If you like eating cake, feisty women and anything about Africa this is a book for you, and it has just become available in paperback (the cover differs from my one).

Rated 5*


Do we know what propaganda this Government is disseminating in our schools? I think not. This week it has come to light that a fairly new Government department - the Equalities Office established in 2007 under the leadership of Harriet Harman - has produced a "fact" sheet for schools ( which we taxpayers have funded) entitled 'Women In Power: Milestones'. It also features on their website. It has got me absolutely outraged, and wondering what else is being twisted to fit a Labour-view of history.

Whatever your view of her may be, you must agree that Margaret Thatcher (Maggie to those who love to hate her) has been a seminal figure in British Politics....the first woman to lead a political party, the first woman Prime Minister, winner of no less than three general elections and the longest serving prime minister of the 20th Century. So it is really appalling that she is not named in this government fact sheet; on the other hand Shreela Flather (who she??) gets two entries. In 300 years time which of these women will be featured in history books? no prizes for the correct answer.

The other glaring omission from the Women in Power list is Shirley Williams, a highly respected politician who was one of the four founders (and only woman) of the SDP - the first new political party in the UK for nearly 100 years. The media cover stories about the airbrushing of cellulite off Kate Winslet's thighs or the enhancing of Keira Knightley's mosquito-bite boobs, but this is the sort of airbrushing and distortion they should really be going for as it is far more damaging, and WE are paying for it.

I never thought I'd be doing this, but find myself chanting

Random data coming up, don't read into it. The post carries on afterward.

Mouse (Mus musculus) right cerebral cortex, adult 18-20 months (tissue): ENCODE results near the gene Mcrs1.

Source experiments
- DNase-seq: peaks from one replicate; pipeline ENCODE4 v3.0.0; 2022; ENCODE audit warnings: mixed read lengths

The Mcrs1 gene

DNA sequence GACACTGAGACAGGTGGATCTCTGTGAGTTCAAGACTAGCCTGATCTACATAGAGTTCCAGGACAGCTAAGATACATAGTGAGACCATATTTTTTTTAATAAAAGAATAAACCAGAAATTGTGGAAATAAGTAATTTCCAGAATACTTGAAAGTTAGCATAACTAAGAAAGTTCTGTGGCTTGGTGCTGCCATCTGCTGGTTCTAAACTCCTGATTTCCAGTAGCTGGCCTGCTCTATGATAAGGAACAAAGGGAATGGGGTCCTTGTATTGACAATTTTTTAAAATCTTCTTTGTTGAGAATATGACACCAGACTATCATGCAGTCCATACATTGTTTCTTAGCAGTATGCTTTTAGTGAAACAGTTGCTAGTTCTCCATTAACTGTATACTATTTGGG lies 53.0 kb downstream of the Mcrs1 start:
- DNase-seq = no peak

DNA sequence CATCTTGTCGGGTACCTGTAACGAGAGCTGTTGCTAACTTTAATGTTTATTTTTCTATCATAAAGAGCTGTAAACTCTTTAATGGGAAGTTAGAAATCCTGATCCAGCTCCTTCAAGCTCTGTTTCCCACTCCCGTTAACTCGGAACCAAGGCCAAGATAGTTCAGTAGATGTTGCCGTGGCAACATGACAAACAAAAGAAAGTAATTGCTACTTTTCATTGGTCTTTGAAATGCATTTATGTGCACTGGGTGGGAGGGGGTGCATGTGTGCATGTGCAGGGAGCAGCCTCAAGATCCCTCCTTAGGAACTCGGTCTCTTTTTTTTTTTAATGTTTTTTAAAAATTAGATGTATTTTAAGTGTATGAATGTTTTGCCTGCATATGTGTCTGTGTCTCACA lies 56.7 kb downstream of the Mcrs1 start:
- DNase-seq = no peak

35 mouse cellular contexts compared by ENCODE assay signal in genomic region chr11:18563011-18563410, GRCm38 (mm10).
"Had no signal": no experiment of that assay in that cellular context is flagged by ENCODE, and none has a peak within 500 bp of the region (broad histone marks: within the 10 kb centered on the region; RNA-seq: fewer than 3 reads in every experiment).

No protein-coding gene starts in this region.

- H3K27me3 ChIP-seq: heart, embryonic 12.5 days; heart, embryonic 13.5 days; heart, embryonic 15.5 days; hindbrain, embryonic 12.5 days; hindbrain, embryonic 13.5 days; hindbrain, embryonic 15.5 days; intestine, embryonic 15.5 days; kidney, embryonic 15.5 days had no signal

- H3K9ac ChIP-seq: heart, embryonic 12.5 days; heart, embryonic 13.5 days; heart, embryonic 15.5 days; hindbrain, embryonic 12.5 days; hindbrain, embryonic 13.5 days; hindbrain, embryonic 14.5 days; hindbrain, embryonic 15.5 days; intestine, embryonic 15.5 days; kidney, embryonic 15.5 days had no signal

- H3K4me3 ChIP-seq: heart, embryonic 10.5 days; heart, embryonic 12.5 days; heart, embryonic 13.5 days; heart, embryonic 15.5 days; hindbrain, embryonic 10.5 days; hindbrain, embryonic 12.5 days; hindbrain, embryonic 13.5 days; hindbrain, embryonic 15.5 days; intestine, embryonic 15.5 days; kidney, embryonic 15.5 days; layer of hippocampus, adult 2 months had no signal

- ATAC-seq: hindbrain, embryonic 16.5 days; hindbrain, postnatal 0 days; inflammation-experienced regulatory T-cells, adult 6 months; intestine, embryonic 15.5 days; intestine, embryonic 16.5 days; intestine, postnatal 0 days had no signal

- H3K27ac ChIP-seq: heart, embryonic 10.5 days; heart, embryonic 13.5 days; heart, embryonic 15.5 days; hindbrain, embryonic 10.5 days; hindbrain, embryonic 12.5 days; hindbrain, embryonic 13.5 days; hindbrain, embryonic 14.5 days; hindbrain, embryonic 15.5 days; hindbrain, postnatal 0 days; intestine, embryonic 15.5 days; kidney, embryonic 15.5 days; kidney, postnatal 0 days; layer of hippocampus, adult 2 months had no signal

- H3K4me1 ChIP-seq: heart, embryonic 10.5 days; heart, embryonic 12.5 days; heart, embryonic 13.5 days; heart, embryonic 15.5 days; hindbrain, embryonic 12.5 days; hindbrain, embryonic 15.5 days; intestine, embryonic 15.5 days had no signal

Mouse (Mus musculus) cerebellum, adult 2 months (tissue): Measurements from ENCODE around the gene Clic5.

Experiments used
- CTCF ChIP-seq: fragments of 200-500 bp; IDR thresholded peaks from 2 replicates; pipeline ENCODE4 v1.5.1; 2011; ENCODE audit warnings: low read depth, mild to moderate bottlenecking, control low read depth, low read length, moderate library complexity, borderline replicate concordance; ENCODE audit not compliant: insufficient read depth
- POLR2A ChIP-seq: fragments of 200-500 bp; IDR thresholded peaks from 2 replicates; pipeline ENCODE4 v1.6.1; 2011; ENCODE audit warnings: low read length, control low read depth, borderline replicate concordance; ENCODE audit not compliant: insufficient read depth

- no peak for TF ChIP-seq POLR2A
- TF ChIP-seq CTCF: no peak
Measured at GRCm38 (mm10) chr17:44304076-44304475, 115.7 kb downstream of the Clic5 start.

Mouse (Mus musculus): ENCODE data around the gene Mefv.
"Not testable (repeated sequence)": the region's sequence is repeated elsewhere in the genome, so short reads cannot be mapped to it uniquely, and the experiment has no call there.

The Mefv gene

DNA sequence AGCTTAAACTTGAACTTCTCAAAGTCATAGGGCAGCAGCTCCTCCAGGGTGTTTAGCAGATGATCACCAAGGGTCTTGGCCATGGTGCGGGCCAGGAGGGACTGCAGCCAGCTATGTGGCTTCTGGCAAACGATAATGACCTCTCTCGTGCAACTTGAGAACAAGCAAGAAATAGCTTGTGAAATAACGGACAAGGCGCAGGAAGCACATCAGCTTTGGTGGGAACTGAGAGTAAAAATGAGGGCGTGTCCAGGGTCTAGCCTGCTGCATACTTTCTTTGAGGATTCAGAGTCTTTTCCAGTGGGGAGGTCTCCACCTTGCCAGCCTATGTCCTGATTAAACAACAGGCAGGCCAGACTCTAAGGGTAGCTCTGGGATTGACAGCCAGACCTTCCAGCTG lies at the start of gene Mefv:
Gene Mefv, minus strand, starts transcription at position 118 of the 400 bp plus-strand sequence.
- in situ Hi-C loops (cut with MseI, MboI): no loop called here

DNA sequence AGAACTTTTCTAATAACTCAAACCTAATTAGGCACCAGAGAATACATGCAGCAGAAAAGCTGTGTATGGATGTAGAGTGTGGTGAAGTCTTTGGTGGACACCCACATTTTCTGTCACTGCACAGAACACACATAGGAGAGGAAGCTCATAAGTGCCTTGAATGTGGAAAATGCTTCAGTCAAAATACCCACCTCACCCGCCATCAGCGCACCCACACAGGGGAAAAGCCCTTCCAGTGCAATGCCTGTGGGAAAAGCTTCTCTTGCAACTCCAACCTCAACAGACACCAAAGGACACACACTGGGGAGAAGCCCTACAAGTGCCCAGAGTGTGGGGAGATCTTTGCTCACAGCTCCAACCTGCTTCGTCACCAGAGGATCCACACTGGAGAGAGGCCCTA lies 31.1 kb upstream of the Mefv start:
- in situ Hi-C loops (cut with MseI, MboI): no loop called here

Maggie, Maggie, Maggie - In, In, In.
and I urge you all to join me.


Last night two girlfriends and I went to see the movie 'Julie & Julia' starring Meryl Streep as Julia Childs, and we thoroughly enjoyed it. Mind you with food featuring so much on screen we all came out of the cinema ravenously hungry and promptly dived into a nearby restaurant where we wolfed down risotto! Tomorrow I have 10 for dinner, and thinking of the rich French cooking that Julia Childs promoted I have decided to make some pre-dinner canapes which are in that style as a little homage to the great lady. A friend gave me the recipe a year or so ago after I had them at a dinner she gave, they are utterly delicious , have a certain Wow' factor. and they always go down a bomb. The secret to this recipe is that the whole thing is really a cheat (which the fabled Julia Childs would thoroughly disapprove of), as it is merely a question of assembling the ingredients rather than spending hours slaving away beating and stirring.

First of all you have to go shopping and buy the following items which will all keep for ages in your store cupboard
A packet of Rahms Mini Croustades - stocked at Waitrose, Sainsburys and most good food shops.
A jar of good quality ready-made Hollandaise Sauce - I tend to buy Maille but you can use any brand.A jar of red or black Swedish lumpfish roe available in supermarkets, fishmongers and at IKEA! You also need 1-2 dozen Quail's eggs, depending on how many canapes you wish to make. Allow for two per person.

Ten minutes before your guests arrive pre-heat the oven to 180 C.
Set the mini croustades out on a baking tray and break one quail's egg into each one. Top each with a tiny blob of Hollandaise and bake in the oven for approximately 4 minutes (check that the egg white has cooked).
Put another small blob of Hollandaise on each canape and then a blob of lumpfish roe to garnish.
Serve whilst still warm. Yum.

Monday, August 31, 2009


This past two months seem to have gone by in a flash - the wedding has come and gone, all the Australian, South African and American guests have departed these shores, all the loose ends have now been cleared up, our living room is back to normal and no longer like an event management warehouse, and to top it all the bride has just got her PhD.

As so many of you dear blog readers have asked about the wedding I decided that this post would give you a flavour of the event and then from next week I will revert to my normal 3Rs.

English summer weather is never predictable, but we were so lucky, the day before the wedding it bucketed down, but on the day we had blue sky, sunshine and puffy white clouds and the countryside looked lush.